City of Des Moines v. Elliott

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267 N.W.2d 44 (1978)

CITY OF DES MOINES, Iowa, Plaintiff, v. Norman D. ELLIOTT, Defendant.

No. 61027.

Supreme Court of Iowa.

June 28, 1978.

*45 John P. Malone, Asst. City Atty., for plaintiff.

Roger J. Hudson and John J. Gajdel, Des Moines, for defendant.

Considered by MOORE, C. J., and MASON,[*] REES, UHLENHOPP and REYNOLDSON, JJ.

MOORE, Chief Justice.

The question in this original certiorari action is whether defendant judge exceeded his jurisdiction or otherwise acted illegally in dismissing two nonindictable (simple) misdemeanor cases because of noncompliance with the 60-day speedy trial requirements of section 795.2, 1975 Code. We sustain the writ.

On June 13, 1977 the City of Des Moines filed informations in Polk County District Associate Court against one Ronnie Byron Wilson charging him with "resisting an officer" in violation of section 17-19 and with a Des Moines Parks "curfew" offense in violation of section 15-135, Des Moines City Code. It is undisputed both offenses are nonindictable misdemeanors under the law then applicable, the 1975 Code of Iowa. Trial was scheduled for July 13. Wilson filed a jury demand on June 20. Magistrate Louis Anania set jury trial for August 22, 1977.

On August 16, 1977, defendant Wilson filed a motion to dismiss the charges because of noncompliance with section 795.2. Magistrate Anania overruled this motion. However, when Wilson renewed his motion on trial date, it was sustained by the Honorable Norman D. Elliott, defendant, Polk County District Associate Judge. His ruling was specifically based on the provisions of section 795.2. No constitutional issue was raised or decided. This certiorari action followed. Plaintiff argues section 795.2 does not apply to simple misdemeanor cases.

I. In his brief defendant argues certiorari under rule 306, Rules of Civil Procedure, is not available to test the validity of his ruling. This contention is without merit. It is now settled certiorari is a proper method for challenging an adverse ruling on a motion to dismiss. Collier v. Denato, Iowa, 247 N.W.2d 236, 238.

II. The question here turns on familiar principles of statutory construction. The polestar is legislative intent and our goal in construing a statute is to ascertain that intent and, if possible, give it effect. Doe v. Ray, Iowa, 251 N.W.2d 496, 500. Words in a statute are given their ordinary meaning unless defined differently by the legislature or possessed of a peculiar and appropriate meaning in law. State v. Hesford, Iowa, 242 N.W.2d 256, 258; Kelly v. Brewer, Iowa, 239 N.W.2d 109, 114; section 4.1(2), The Code. We must construe the statute in its entirety, and not from any one portion. Doe v. Ray, supra, 251 N.W.2d at 500. Millsap v. Cedar Rapids Civil Service Com'n., Iowa, 249 N.W.2d 679, 688.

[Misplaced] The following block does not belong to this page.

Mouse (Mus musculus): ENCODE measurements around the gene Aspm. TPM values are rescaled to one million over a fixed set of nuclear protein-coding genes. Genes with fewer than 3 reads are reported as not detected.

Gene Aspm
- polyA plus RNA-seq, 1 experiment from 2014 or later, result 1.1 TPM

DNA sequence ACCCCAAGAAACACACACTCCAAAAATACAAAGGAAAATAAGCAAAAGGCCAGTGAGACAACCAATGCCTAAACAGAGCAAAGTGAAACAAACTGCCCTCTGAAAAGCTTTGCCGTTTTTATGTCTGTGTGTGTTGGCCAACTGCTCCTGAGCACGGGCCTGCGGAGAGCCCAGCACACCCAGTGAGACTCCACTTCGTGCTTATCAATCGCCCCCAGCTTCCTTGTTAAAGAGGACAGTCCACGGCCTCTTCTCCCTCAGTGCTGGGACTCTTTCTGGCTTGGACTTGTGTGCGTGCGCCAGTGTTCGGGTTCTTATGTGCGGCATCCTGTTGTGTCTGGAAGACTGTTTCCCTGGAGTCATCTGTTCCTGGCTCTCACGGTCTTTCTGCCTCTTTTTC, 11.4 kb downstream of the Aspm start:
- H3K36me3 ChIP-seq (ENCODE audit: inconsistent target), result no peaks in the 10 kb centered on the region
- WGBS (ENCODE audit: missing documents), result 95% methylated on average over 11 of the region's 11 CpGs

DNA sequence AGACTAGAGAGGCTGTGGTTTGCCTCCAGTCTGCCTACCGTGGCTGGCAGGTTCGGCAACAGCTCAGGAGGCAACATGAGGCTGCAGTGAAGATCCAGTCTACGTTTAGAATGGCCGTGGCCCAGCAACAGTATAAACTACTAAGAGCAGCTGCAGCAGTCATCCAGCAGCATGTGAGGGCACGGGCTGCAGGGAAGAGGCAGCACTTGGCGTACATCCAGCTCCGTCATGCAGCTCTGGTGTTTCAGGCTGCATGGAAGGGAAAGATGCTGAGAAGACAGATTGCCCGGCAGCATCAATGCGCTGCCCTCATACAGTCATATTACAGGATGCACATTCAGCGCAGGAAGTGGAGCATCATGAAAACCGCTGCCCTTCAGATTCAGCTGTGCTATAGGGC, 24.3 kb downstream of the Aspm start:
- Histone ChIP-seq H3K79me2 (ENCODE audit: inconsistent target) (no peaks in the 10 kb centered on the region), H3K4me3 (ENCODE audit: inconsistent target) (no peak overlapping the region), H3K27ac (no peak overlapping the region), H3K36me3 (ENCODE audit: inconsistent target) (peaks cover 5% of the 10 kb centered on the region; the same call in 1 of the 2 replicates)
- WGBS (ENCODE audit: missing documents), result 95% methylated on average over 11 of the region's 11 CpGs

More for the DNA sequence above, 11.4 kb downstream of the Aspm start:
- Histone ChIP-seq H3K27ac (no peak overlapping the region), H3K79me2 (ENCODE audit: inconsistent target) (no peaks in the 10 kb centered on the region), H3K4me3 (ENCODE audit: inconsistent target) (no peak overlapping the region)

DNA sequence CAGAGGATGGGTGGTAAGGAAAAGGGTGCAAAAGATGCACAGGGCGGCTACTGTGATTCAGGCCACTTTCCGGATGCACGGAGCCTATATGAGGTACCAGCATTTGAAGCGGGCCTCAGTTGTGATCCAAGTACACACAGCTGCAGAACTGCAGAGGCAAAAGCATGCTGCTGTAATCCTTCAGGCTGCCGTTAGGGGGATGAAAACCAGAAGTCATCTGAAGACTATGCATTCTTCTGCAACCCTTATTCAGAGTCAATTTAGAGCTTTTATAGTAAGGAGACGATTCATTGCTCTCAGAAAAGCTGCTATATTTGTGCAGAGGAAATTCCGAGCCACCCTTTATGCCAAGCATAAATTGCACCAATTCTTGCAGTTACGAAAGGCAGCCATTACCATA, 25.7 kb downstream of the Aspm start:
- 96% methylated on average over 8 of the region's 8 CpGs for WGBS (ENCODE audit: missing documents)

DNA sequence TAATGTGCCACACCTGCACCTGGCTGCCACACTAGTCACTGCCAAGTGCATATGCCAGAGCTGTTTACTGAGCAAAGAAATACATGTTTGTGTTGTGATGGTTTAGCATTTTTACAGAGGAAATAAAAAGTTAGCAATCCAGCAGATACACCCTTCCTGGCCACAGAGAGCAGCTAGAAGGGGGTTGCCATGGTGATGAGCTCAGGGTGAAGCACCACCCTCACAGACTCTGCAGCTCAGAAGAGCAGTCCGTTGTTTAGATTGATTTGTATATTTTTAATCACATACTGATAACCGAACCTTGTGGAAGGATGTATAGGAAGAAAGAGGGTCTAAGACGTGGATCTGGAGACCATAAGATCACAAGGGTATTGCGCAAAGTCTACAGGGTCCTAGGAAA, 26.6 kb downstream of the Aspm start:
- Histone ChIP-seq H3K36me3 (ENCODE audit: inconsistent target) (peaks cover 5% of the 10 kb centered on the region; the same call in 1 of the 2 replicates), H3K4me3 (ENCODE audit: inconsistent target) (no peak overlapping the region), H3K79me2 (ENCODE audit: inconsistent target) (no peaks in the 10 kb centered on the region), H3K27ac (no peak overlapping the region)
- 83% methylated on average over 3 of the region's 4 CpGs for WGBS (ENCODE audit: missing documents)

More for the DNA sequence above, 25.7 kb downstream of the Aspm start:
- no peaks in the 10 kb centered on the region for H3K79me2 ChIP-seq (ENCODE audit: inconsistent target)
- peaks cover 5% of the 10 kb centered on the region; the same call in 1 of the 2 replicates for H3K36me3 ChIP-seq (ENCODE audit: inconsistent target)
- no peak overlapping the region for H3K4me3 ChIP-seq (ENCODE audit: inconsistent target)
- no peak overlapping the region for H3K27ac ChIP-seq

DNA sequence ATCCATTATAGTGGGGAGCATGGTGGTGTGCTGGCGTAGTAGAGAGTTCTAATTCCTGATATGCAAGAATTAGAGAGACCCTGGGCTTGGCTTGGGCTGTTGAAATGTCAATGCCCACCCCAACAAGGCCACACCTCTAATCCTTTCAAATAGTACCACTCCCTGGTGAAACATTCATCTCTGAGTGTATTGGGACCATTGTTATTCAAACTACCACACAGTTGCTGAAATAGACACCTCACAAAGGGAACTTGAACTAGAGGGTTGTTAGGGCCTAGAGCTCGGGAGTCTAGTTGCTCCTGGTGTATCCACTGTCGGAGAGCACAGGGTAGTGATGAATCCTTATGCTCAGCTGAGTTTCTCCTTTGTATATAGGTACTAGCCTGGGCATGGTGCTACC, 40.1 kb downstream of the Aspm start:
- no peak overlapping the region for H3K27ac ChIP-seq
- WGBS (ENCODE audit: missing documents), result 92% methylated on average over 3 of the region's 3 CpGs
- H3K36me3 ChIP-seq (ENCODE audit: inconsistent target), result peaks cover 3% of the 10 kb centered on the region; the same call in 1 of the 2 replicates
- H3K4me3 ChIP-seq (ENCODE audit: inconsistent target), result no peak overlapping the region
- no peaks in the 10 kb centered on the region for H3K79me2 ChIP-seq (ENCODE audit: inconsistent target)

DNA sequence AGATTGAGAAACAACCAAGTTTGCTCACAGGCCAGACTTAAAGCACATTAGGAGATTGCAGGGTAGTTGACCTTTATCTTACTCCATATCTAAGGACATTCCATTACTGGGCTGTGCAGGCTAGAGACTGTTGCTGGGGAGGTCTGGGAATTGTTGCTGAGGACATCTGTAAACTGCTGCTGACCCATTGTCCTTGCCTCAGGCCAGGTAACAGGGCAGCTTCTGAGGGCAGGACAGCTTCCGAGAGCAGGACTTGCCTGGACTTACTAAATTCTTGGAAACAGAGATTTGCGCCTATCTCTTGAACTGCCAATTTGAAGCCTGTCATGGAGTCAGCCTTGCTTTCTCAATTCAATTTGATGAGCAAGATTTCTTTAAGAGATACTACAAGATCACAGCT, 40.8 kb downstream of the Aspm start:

Section 795.2, 1975 Code, provides in pertinent part:

*46 "If a defendant indicted for a public offense, whose trial has not been postponed upon his application, be not brought to trial within sixty days after the indictment is found, the court must order it to be dismissed, unless good cause to the contrary be shown." (Emphasis supplied).

Although not applicable here, we note chapter 813.2, 1977 Code Supplement, rule 27(2)(b) changes the time period to ninety days.

As defined in chapter 687 a "public offense" may be either a felony or misdemeanor depending on the penalty imposed. See State v. McClelland, Iowa, 164 N.W.2d 189, 197. However, whichever type of offense is involved, section 795.2 clearly provides it must be indictable. Contrary to defendant's assertions, indictment has a very specific meaning"an accusation in writing, found and presented by a grand jury * * * charging that a person therein named has done some act * * * which by law is a public offense, punishable on indictment." Section 773.1, 1975 Code. All parties concede the public offenses here were not charged by indictment or county attorney's information. There is no question they were simple misdemeanors. That is, those public offenses which are prohibitable by a fine not to exceed $100 or 30 days in jail. They are thus nonindictable. Wright v. Denato, Iowa, 178 N.W.2d 339, 341 and citations.

We agree with plaintiff's position and hold the speedy trial guarantees of section 795.2 have no application to charges of nonindictable misdemeanors.

The writ is sustained.


MASON, J., dissents.


[*] Serving after June 14, 1978 by special assignment.